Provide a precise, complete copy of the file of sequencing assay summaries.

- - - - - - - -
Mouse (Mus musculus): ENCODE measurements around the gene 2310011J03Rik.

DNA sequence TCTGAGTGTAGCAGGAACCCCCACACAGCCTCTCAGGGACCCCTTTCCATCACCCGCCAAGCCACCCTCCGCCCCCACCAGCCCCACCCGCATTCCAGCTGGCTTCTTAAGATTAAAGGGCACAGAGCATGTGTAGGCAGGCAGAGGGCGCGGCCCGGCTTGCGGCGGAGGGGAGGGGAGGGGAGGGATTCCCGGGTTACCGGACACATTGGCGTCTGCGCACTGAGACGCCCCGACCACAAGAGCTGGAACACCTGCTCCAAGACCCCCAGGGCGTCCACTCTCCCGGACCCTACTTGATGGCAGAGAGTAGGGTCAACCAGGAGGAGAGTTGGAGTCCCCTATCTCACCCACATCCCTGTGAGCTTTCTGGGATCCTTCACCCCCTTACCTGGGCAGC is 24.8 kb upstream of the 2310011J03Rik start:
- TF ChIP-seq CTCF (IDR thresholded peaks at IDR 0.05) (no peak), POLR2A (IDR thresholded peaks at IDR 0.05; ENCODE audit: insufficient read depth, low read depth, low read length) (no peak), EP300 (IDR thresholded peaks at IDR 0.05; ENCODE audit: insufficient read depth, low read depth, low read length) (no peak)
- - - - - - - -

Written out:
Mouse (Mus musculus): ENCODE measurements around the gene 2310011J03Rik.

DNA sequence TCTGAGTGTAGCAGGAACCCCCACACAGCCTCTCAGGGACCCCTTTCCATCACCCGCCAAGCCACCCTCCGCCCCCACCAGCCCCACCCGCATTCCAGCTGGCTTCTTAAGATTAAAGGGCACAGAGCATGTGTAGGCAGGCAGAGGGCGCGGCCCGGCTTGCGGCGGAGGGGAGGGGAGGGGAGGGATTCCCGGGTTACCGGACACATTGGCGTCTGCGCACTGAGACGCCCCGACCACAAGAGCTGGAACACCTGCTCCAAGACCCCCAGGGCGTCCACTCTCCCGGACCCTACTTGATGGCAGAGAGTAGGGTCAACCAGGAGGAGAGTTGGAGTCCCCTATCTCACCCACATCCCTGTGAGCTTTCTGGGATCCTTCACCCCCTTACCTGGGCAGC is 24.8 kb upstream of the 2310011J03Rik start:
- TF ChIP-seq CTCF (IDR thresholded peaks at IDR 0.05) (no peak), POLR2A (IDR thresholded peaks at IDR 0.05; ENCODE audit: insufficient read depth, low read depth, low read length) (no peak), EP300 (IDR thresholded peaks at IDR 0.05; ENCODE audit: insufficient read depth, low read depth, low read length) (no peak)